SQL Enlight analysis rules are basically XSL templates which are applied on the SQML generated from the T-SQL code or on the XML generated from the database schema.
This topic contains the following sections:
The Context Only rules can be used to only analyze current database schema. This kind of rules does not depend on the analyzed T-SQL code, but only on the current connection analysis context. The Analysis Context XML can be referenced in the rule expression using the following XSLT variables:
$context - references the root Context XML element.
$server - references the Server XML element.
$database - references the Database XML element.
Important for the Context Only analysis rules is that they are evaluated only once at the end of the analysis process.
Candidates for Context Only rules are all the analysis rules which do not refer the SQML, but only use the current analysis context.
The Batch analysis rules also have access to the analysis context, but are focused on the T-SQL code its SQML representation. The batch rules are applied separately for each of the analyzed T-SQL batches.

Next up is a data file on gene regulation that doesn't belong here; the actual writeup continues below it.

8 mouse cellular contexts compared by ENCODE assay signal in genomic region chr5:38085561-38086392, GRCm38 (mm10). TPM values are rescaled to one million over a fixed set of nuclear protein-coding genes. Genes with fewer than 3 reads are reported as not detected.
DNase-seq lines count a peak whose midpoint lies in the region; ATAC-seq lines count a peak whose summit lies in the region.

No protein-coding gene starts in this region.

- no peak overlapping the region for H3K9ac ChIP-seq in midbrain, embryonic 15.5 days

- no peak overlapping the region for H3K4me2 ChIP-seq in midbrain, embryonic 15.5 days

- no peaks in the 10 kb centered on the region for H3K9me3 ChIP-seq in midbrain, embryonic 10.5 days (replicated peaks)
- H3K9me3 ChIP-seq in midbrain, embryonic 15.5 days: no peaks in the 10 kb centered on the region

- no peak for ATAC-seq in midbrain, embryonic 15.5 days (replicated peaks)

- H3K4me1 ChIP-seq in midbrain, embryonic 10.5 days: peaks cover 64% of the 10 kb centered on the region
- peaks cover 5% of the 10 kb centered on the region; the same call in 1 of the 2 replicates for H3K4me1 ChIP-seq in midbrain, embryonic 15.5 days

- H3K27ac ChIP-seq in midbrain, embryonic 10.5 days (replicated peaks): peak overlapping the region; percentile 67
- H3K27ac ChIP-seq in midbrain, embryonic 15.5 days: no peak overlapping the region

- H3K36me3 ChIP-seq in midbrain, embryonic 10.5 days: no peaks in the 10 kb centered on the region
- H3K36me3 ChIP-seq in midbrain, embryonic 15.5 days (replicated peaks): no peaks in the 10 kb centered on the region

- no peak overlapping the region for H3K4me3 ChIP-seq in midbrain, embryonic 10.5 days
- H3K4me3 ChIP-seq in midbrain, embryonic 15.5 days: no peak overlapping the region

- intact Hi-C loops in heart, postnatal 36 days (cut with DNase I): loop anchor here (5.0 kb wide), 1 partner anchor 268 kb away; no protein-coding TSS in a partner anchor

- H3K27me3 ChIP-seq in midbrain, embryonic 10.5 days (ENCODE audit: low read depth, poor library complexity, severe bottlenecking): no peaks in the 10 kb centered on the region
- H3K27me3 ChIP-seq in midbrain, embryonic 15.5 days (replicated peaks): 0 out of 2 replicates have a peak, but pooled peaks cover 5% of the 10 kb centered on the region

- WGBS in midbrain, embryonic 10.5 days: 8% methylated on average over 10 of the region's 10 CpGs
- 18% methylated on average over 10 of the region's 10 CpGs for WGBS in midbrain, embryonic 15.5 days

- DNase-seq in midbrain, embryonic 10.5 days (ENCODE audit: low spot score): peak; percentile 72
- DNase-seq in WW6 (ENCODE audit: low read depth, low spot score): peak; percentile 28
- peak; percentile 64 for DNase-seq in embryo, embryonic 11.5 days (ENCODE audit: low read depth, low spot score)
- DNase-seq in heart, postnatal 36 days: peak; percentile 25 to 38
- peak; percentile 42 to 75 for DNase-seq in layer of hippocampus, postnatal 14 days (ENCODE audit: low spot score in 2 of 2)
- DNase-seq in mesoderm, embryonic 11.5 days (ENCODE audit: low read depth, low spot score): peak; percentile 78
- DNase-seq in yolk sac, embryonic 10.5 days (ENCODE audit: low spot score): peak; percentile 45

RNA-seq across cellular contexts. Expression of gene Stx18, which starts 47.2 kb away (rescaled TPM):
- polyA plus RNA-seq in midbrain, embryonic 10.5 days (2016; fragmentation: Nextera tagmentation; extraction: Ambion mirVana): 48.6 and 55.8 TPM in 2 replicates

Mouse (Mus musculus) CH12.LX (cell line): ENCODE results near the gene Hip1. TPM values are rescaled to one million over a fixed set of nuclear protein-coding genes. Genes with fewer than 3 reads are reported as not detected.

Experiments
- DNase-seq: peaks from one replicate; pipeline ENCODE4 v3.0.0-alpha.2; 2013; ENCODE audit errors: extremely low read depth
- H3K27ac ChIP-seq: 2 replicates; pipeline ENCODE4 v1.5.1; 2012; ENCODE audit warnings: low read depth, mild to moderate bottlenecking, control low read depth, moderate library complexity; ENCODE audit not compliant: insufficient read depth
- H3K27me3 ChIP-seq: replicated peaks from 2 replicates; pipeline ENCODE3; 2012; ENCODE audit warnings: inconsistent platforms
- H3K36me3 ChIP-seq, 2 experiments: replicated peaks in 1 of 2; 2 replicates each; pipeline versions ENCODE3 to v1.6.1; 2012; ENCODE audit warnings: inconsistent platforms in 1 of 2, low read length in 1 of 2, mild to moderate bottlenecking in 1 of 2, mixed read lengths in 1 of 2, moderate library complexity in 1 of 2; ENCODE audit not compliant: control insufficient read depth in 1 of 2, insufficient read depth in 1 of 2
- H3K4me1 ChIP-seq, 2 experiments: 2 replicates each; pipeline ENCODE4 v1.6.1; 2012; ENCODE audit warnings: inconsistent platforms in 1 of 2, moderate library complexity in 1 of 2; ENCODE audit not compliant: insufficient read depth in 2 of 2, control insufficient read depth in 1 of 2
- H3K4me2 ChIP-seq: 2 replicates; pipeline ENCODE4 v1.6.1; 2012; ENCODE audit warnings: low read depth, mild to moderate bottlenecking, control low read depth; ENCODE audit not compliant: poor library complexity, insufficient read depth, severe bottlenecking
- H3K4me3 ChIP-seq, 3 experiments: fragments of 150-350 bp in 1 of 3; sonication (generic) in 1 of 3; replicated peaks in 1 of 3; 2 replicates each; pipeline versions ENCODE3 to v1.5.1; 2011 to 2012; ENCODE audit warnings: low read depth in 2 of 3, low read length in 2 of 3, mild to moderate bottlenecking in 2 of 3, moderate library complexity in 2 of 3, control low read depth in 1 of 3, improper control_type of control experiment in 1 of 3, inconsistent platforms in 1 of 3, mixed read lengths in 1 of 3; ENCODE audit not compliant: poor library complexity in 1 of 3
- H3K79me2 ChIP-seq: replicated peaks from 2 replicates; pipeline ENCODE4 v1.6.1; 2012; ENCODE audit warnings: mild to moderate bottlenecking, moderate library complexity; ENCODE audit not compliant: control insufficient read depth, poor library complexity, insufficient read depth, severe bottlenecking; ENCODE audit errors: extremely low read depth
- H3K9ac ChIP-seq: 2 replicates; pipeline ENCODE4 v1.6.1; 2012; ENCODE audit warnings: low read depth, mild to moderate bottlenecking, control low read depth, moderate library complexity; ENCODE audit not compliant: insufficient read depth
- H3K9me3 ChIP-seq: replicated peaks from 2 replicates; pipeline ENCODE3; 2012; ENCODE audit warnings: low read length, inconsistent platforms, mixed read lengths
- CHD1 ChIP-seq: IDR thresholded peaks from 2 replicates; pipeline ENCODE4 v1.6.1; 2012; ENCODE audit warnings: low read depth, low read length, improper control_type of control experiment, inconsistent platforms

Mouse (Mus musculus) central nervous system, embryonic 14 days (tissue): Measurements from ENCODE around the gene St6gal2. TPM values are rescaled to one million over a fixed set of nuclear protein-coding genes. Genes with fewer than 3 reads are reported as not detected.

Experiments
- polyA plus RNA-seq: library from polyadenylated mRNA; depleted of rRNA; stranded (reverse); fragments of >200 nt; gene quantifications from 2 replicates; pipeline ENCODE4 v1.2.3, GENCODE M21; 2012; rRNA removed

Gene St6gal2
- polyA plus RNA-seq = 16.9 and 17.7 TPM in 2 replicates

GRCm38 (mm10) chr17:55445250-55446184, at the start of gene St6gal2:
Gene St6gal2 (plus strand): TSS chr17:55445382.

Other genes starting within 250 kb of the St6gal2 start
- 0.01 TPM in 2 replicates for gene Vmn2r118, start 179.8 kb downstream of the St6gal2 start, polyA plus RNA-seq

For specific types of checks might be convenient to have separate implementations for the both rule types in order to cover both database schema and T-SQL code violations.
Example of such rule which support both context and batch analysis is rule SA0043.
The rule has one implementation - SA0043A that checks the current database schema for usage of the obsolete data types and another implementation - SA0043A which checks the T-SQL code for usage of those types.
The explicit rules are not a separate rule type, but just rules added to the Explicit Rules group.
This group is meant to store all the rules which are meant to be executed separately, because the results they produce generally (but not necessarily) are more informational than just indicating defects or showing possible problems.
Dynamic rules are the rules which use direct queries to the underlying database to retrieve analysis data and generate results.
This kind of rules mainly process and output the server state information returned by the SQL Server dynamic management views and functions.
The information can be used to monitor the health of a server instance, diagnose problems, and tune performance.
The variables $v-rulename, $v-ruledescription, $v-ruleseverity are initialized when the rule is generated and hold respectively the rule name, description and severity.
The following variables are also available inside the analysis rule:
$context – holds reference to the analysis context node set